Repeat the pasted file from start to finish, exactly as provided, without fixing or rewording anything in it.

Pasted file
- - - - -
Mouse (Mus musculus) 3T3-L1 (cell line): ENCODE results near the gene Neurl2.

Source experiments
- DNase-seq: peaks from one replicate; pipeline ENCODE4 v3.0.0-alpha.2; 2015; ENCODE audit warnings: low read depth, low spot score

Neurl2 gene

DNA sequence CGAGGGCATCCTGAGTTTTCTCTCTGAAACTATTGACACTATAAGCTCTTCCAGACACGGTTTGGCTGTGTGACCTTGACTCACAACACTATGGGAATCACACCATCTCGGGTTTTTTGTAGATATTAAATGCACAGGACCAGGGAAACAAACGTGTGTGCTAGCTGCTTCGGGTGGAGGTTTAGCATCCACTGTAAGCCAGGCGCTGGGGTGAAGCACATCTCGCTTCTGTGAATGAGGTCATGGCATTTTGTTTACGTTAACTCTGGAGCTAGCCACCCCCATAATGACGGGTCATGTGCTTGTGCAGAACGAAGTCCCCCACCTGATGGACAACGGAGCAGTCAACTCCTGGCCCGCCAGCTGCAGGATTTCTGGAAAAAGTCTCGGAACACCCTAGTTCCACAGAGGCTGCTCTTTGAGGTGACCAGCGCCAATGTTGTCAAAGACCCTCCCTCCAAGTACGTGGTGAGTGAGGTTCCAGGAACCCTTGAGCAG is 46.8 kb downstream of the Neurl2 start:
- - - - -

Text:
Mouse (Mus musculus) 3T3-L1 (cell line): ENCODE results near the gene Neurl2.

Source experiments
- DNase-seq: peaks from one replicate; pipeline ENCODE4 v3.0.0-alpha.2; 2015; ENCODE audit warnings: low read depth, low spot score

Neurl2 gene

DNA sequence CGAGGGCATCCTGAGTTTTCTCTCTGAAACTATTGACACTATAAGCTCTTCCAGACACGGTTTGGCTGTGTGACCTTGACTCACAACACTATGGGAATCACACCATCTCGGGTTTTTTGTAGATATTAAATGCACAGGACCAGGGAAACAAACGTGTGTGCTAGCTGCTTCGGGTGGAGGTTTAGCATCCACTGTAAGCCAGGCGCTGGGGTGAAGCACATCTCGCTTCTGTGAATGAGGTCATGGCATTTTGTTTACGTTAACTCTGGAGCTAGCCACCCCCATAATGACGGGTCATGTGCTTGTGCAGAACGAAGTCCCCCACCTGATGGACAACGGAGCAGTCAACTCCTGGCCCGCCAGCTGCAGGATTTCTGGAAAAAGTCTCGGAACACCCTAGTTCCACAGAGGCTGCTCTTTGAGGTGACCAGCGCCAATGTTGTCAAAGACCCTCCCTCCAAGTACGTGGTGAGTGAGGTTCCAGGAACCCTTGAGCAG is 46.8 kb downstream of the Neurl2 start: